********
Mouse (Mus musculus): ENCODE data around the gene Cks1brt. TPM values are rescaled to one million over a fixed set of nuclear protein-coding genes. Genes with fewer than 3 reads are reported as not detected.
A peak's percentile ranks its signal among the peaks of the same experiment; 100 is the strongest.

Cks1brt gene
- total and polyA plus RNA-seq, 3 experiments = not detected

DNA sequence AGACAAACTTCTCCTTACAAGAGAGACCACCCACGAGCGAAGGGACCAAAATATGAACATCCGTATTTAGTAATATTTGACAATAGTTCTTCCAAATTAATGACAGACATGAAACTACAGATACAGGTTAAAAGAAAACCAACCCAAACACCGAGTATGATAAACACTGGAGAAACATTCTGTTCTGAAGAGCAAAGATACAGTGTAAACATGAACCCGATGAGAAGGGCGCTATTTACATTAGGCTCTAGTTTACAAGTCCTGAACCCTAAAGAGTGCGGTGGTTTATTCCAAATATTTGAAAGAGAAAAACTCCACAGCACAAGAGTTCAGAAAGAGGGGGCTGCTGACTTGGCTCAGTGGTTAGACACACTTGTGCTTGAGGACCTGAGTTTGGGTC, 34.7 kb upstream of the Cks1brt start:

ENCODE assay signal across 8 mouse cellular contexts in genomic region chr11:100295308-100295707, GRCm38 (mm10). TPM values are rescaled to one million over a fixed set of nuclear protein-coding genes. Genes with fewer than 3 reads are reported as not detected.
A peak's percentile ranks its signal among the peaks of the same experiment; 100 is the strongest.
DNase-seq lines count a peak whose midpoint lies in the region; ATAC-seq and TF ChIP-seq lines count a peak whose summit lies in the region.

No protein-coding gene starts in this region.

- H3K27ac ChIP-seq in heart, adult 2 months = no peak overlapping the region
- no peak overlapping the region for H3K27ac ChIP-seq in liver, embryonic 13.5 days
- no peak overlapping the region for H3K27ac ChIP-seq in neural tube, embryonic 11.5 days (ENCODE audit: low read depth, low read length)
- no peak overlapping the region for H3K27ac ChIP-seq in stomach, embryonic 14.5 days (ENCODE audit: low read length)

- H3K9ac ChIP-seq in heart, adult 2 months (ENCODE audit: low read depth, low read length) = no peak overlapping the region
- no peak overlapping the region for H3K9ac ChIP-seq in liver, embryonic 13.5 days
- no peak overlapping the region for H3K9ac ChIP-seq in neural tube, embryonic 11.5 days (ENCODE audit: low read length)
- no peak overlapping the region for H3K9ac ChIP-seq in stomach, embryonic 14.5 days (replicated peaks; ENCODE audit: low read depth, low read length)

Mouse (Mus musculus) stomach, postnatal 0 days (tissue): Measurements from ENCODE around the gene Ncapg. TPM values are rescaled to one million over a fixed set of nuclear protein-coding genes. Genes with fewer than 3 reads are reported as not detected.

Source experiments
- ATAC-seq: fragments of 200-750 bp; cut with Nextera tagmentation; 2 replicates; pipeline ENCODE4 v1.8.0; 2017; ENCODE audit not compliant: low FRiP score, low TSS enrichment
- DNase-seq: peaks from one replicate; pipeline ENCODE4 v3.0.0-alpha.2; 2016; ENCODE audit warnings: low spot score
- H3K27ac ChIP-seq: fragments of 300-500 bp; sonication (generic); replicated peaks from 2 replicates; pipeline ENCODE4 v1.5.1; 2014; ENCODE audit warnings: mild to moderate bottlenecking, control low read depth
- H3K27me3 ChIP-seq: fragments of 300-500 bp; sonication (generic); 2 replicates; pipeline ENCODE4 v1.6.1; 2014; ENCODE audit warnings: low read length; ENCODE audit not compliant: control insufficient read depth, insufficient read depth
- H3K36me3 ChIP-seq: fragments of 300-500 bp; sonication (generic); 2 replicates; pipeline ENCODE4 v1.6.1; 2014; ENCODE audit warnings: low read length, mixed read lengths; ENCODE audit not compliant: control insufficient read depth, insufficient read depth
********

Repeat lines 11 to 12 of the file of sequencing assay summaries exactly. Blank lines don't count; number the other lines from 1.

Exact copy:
- no peak overlapping the region for H3K27ac ChIP-seq in liver, embryonic 13.5 days
- no peak overlapping the region for H3K27ac ChIP-seq in neural tube, embryonic 11.5 days (ENCODE audit: low read depth, low read length)